I'd joking say, "For shame, Seattle!" if I didn't think someone from Louisiana probably threw that stuff on the ground.

As I said before, I'm a procrastinator - but luckily my cousins are not, and they set everything up for the entire family.  We had half a hotel to ourselves.  The continental breakfast had no idea what was about to hit it. We even had our own banquet room booked for the entire week - and the hotel staff made sure that we spent a lot of time in that room so that we wouldn't scare off the other customers! 

Even though it was Thanksgiving, the banquet room at the hotel was decked out in a Christmas theme, complete with Christmas tree and nutcrackers.  Peter befriended one of them.  It's amazing what a life-size nutcracker can destroy with its giant chompers!


We didn't spend much time in our rooms, but the time we did spend there was made more pleasant by the presence of a pink sticky pig thing.  In the morning before we'd leave our room for the day, we'd throw the pig up in the air and make it stick on the ceiling, and then we'd see if Room Service would take it down while we were gone.  (They didn't.)


Now you may remember that the Monday after Thanksgiving was when the Saints traveled up to Seattle to play NFL Monday Night football.  So us Louisianians talked a big talk to our Seattlite family, but ultimately Seattle won not just the game but also the hearts and minds of our Louisiana children.  My cousin gave some of the kids a Richard Sherman doll, and it was instantly the greatest gift anyone had ever given to the kids.  The Richard Sherman doll still occasionally shows up on the photo stream.


We had a great Thanksgiving dinner.  We could have been eating anything, it wouldn't have mattered - just being with my family made it wonderful.  A few people were missing - my uncle Rex and cousins Brad, Matt and John, to name a few.  And of course we were missing our Aunt Barbara, who had passed away 20 years earlier.  One part of the banquet hall had a special dedication to her, and we also had pictures of her at each of our tables.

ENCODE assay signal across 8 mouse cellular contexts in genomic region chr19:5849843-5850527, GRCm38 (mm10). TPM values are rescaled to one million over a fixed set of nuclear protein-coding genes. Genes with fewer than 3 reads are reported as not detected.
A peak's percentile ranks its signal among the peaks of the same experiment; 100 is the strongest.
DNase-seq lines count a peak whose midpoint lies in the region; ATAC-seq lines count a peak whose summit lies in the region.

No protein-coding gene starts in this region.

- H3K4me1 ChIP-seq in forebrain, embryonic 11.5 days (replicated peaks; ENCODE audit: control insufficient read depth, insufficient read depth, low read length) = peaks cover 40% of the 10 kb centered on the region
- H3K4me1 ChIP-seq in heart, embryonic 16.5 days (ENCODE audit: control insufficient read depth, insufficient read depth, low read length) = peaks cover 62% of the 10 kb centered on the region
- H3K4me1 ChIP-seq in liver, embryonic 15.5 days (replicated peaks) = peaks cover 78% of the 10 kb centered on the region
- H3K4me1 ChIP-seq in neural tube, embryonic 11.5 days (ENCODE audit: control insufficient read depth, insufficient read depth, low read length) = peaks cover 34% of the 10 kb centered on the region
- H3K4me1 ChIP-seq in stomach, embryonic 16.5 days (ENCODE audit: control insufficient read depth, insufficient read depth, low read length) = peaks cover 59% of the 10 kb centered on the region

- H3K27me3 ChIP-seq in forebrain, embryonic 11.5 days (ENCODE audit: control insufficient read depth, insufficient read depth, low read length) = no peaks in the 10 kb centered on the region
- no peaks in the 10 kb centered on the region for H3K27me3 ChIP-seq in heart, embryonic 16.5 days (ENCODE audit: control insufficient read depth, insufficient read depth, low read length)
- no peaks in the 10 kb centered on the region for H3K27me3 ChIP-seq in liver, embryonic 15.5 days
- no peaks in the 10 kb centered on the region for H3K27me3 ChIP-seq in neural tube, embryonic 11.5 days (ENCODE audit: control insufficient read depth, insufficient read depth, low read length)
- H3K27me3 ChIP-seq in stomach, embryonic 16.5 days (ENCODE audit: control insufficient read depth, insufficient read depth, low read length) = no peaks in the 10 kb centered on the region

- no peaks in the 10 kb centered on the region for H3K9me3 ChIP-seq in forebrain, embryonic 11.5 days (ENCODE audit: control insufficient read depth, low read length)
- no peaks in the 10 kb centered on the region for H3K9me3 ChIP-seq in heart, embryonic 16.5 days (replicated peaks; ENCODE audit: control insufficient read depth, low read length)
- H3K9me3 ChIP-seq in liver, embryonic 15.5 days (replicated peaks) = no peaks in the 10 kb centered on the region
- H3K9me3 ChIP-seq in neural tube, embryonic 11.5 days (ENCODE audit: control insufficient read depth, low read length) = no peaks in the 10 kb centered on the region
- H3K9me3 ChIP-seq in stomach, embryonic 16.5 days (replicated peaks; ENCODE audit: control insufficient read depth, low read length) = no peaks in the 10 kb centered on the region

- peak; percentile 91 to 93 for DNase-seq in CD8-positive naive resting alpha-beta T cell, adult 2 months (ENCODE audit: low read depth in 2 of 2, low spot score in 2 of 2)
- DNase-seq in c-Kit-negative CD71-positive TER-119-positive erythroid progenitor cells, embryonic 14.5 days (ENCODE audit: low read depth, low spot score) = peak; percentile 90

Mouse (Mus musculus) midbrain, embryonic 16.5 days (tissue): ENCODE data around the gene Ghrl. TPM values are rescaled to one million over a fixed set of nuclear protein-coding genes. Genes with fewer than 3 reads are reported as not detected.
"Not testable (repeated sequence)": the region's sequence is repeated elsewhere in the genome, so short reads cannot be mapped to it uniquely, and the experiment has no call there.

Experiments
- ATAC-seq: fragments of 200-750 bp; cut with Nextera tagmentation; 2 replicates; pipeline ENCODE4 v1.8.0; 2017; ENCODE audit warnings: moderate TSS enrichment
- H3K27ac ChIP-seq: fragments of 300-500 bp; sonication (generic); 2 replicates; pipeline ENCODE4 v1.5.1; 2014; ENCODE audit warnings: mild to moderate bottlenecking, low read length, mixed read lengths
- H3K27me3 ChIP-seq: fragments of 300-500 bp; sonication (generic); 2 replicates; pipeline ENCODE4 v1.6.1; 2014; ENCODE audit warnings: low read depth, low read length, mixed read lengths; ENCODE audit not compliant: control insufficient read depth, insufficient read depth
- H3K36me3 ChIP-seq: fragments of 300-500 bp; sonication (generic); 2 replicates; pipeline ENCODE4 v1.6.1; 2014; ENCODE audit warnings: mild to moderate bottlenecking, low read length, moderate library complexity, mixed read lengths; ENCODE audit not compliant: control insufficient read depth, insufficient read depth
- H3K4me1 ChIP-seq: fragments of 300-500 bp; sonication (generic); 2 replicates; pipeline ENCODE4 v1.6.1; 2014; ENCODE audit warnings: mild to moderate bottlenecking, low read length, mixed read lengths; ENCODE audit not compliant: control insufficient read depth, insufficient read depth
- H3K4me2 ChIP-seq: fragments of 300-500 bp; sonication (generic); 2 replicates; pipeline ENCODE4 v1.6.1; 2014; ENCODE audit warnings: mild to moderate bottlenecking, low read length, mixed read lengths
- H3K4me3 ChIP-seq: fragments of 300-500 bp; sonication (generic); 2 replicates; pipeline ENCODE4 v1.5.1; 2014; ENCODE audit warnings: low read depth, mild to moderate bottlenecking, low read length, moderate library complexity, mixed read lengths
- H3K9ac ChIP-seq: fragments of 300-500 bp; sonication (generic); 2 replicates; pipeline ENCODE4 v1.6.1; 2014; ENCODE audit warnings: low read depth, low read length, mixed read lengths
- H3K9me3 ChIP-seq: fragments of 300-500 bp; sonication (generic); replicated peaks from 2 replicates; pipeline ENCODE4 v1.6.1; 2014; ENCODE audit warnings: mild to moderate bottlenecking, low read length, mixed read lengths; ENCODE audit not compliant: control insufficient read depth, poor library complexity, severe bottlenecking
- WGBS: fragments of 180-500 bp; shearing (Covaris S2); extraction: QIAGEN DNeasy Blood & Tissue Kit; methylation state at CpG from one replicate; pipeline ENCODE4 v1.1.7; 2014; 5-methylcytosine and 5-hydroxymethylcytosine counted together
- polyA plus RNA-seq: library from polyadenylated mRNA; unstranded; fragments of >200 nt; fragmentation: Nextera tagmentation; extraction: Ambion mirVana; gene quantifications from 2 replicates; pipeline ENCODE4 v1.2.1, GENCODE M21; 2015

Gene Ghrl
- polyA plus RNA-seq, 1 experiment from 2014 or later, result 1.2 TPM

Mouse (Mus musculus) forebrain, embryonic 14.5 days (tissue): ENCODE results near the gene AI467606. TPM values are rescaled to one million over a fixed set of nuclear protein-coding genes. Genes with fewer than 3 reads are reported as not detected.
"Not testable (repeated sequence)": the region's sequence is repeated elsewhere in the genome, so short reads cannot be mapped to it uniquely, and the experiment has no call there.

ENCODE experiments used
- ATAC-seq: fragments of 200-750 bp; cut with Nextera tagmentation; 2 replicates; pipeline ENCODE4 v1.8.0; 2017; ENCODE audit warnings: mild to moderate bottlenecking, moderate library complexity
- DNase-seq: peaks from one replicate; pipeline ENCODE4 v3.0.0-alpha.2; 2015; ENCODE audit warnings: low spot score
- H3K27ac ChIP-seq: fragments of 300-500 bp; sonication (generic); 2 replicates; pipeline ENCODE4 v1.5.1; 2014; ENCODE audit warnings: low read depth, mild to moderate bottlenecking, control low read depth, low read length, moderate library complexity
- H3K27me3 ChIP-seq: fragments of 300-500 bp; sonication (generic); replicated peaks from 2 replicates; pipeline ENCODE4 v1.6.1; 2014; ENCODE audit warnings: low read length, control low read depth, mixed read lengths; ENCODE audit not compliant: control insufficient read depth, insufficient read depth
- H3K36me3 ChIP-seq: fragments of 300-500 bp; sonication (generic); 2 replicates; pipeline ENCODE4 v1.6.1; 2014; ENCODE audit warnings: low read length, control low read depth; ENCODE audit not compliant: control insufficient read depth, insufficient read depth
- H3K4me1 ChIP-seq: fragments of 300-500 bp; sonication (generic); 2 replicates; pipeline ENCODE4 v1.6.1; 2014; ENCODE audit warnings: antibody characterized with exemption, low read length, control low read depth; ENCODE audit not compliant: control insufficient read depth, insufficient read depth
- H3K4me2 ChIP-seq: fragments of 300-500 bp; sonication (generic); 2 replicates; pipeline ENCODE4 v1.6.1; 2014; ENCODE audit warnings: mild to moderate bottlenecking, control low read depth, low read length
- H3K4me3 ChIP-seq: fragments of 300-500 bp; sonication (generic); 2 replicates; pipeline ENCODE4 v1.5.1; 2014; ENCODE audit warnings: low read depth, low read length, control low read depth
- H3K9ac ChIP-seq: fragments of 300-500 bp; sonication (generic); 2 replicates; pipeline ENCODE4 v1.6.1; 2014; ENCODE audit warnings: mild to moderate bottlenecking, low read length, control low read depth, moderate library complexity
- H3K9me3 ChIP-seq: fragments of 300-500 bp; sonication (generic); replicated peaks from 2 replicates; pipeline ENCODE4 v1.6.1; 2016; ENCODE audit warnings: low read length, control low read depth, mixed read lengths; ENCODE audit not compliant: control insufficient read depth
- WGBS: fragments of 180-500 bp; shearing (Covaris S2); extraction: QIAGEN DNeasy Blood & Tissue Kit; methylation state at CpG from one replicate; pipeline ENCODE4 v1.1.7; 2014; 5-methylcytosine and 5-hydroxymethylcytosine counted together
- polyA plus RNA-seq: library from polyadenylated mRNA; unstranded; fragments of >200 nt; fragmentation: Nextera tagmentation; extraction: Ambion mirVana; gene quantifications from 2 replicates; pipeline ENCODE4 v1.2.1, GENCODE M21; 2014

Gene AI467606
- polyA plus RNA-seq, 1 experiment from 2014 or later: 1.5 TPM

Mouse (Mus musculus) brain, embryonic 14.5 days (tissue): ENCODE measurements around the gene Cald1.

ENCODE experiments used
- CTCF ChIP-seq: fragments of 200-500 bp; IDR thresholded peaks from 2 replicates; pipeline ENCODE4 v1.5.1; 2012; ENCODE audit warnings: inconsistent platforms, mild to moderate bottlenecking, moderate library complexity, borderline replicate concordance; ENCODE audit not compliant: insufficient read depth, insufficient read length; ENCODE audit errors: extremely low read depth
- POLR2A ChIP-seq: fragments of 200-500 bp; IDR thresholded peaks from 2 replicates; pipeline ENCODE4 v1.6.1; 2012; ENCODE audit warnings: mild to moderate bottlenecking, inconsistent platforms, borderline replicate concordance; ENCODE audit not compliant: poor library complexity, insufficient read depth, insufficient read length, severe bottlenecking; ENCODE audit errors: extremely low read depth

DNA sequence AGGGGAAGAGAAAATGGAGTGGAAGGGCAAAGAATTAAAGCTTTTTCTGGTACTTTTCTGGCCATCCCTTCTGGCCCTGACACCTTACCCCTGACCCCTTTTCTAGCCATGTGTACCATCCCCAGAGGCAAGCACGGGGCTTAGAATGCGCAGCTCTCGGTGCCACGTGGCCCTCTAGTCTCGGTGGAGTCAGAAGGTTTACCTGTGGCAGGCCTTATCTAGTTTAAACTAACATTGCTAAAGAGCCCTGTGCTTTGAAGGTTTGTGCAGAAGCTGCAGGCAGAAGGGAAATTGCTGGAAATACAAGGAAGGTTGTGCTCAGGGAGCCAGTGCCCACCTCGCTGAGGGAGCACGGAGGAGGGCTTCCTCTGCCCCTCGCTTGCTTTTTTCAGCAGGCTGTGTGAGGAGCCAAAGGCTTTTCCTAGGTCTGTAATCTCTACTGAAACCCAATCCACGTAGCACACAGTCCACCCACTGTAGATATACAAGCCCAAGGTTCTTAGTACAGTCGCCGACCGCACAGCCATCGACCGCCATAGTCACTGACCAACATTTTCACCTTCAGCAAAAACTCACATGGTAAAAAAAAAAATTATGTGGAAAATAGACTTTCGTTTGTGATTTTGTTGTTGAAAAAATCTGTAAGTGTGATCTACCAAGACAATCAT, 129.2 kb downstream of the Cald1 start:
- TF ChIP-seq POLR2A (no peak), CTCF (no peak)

My Aunt Barbara was the choreographer for both Roslyn Sumners and Tonya Harding, and we used to watch for her during the ice skating competitions during the Winter Olympics.  But my fondest memory of her is at my Papa Duke and Gaga's house, where I laid my head on her lap and she ruffled my hair for a while.  She said she used to do that to her kids.  It's funny how something so small could have such a big impact, but that's how I've always thought about her.  Now when I think about her, I'll think of her face at every table at our Thanksgiving feast, with smiling faces surrounding her.

So I've procrastinated enough.  It's finally time to say Happy Thanksgiving.  I think you can be thankful for what you have regardless of what time of year it is.  I've really loved looking at all the pictures from our Seattle trip, and it really does make me thankful for a wonderful family.  Thank you to everyone who made the trip up to Seattle and for my cousins for making this event happen - that was truly a special moment, worthy of a much better and timelier blog.